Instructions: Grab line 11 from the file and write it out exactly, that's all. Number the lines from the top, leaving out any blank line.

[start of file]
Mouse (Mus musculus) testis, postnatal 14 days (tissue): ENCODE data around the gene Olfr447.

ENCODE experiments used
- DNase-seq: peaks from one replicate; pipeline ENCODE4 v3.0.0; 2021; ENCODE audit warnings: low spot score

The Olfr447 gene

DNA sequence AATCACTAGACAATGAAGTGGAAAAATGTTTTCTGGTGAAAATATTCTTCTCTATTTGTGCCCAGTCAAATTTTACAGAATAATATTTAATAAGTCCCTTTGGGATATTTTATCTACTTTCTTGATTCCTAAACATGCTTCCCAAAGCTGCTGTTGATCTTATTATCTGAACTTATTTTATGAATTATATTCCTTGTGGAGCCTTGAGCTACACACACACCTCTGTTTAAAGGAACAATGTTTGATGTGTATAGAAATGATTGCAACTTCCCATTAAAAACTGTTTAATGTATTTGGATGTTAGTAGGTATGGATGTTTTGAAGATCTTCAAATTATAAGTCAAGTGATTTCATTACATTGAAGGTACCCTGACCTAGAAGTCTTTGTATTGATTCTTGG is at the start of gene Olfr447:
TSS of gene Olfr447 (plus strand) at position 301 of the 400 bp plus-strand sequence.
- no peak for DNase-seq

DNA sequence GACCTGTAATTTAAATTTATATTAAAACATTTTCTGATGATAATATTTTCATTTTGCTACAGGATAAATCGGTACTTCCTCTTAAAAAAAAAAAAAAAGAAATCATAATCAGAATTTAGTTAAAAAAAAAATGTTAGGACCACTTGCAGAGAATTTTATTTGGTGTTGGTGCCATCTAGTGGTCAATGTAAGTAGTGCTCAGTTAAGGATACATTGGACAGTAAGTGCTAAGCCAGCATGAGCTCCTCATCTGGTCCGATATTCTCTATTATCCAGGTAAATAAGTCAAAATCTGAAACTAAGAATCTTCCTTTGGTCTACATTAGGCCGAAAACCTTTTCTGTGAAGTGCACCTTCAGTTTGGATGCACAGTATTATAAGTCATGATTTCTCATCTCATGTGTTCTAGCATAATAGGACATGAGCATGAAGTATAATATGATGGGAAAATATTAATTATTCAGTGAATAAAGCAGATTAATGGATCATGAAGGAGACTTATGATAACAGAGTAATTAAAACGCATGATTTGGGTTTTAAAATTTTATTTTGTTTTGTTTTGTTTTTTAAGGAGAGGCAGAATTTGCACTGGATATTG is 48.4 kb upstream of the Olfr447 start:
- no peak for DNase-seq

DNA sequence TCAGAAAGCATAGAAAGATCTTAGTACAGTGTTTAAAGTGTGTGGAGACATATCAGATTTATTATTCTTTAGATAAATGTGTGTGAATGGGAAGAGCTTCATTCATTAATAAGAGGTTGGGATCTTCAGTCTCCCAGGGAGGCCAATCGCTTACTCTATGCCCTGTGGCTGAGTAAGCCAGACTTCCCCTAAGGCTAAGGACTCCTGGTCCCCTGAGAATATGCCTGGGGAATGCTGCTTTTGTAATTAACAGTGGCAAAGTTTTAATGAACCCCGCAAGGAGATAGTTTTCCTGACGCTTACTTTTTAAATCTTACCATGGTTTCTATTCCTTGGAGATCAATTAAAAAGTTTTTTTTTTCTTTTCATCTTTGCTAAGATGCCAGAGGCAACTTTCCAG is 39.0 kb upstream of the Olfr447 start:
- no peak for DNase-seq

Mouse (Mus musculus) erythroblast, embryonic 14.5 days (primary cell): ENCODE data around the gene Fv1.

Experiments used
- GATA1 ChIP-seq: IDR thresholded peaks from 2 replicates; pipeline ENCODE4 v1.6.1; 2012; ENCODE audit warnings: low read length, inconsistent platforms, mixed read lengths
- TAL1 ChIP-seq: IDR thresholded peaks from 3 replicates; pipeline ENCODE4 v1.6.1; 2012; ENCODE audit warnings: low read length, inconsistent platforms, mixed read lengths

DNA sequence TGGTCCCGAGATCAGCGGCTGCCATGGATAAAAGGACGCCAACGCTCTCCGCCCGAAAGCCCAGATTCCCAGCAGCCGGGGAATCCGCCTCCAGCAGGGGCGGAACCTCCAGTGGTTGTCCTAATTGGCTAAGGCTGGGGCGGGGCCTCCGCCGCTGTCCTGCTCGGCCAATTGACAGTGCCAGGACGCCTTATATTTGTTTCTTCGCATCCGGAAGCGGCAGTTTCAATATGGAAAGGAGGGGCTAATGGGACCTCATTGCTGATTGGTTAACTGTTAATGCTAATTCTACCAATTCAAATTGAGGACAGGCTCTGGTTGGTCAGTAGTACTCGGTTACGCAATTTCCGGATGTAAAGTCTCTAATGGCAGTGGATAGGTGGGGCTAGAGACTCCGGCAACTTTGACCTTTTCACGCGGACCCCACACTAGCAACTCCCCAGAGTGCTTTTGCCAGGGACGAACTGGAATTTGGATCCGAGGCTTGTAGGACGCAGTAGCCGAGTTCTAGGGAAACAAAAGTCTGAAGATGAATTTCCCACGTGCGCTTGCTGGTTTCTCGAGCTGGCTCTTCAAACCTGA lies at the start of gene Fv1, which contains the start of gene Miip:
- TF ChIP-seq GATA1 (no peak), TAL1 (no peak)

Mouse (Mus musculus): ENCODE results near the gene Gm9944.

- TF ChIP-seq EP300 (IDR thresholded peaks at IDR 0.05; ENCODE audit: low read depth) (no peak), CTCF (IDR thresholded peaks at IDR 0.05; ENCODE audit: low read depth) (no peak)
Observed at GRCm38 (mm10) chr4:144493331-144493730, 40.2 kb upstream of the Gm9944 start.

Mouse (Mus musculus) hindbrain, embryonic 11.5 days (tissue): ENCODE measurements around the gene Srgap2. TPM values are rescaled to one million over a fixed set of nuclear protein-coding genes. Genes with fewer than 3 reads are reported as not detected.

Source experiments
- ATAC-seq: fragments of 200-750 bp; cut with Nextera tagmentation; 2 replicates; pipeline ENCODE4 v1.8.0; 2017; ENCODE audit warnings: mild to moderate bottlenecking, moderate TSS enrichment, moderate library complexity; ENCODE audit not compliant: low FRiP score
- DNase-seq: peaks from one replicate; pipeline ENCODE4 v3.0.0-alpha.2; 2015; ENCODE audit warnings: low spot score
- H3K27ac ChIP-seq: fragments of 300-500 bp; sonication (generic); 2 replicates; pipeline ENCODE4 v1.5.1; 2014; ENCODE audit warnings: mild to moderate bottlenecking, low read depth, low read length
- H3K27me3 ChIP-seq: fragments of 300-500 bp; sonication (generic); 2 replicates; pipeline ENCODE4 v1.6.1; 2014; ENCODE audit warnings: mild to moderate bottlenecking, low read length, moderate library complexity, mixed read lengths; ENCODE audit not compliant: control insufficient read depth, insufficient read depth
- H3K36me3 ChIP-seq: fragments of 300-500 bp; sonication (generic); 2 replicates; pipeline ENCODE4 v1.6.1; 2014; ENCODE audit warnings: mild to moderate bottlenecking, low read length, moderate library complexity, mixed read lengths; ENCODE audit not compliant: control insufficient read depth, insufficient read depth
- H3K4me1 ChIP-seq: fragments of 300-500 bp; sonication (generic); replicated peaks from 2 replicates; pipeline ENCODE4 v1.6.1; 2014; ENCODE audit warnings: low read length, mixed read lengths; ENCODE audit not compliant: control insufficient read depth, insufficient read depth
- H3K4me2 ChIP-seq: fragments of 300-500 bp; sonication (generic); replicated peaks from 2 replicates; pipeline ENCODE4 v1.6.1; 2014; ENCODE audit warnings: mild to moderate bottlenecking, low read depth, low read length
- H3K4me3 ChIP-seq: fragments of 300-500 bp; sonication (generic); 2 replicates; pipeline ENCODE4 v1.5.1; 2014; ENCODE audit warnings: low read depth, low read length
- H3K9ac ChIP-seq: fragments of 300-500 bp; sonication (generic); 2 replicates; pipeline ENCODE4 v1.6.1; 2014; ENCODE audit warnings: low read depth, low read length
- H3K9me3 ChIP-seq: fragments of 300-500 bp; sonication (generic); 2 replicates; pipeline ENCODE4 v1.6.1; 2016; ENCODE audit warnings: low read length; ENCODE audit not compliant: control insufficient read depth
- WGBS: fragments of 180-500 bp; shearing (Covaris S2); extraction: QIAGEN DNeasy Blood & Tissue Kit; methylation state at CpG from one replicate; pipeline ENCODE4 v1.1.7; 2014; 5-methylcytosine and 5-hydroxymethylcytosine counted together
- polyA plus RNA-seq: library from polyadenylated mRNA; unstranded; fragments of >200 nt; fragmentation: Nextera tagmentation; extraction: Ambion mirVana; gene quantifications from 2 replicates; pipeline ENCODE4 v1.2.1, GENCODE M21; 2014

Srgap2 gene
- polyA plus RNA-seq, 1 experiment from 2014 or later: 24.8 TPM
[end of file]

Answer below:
- no peak for DNase-seq